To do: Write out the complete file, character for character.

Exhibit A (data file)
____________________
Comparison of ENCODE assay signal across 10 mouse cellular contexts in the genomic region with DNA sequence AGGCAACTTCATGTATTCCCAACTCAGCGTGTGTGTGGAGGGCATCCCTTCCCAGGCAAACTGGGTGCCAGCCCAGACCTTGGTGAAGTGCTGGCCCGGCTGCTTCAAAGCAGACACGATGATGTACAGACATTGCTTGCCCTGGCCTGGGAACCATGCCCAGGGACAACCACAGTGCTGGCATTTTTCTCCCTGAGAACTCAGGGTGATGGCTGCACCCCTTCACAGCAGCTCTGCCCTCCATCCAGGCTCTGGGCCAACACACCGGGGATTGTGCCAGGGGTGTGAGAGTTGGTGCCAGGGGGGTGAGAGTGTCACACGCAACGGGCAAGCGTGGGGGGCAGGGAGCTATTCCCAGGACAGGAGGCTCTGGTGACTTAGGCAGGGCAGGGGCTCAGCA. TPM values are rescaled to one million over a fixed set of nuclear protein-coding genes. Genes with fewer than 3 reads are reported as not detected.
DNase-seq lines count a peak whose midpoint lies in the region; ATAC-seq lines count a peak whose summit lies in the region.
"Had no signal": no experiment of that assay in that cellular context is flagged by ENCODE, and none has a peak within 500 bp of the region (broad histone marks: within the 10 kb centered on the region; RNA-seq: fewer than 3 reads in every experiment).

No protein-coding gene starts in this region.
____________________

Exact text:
Comparison of ENCODE assay signal across 10 mouse cellular contexts in the genomic region with DNA sequence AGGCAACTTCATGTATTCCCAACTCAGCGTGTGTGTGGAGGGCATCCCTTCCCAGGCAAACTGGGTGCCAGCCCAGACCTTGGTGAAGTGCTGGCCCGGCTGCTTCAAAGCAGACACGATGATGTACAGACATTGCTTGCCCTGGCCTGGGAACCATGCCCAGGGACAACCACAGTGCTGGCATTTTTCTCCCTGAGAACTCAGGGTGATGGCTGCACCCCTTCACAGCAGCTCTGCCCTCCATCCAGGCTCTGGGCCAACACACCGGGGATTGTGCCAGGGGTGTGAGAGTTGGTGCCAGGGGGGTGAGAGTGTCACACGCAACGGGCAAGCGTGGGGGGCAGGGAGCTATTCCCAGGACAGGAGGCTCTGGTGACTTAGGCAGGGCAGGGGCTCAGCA. TPM values are rescaled to one million over a fixed set of nuclear protein-coding genes. Genes with fewer than 3 reads are reported as not detected.
DNase-seq lines count a peak whose midpoint lies in the region; ATAC-seq lines count a peak whose summit lies in the region.
"Had no signal": no experiment of that assay in that cellular context is flagged by ENCODE, and none has a peak within 500 bp of the region (broad histone marks: within the 10 kb centered on the region; RNA-seq: fewer than 3 reads in every experiment).

No protein-coding gene starts in this region.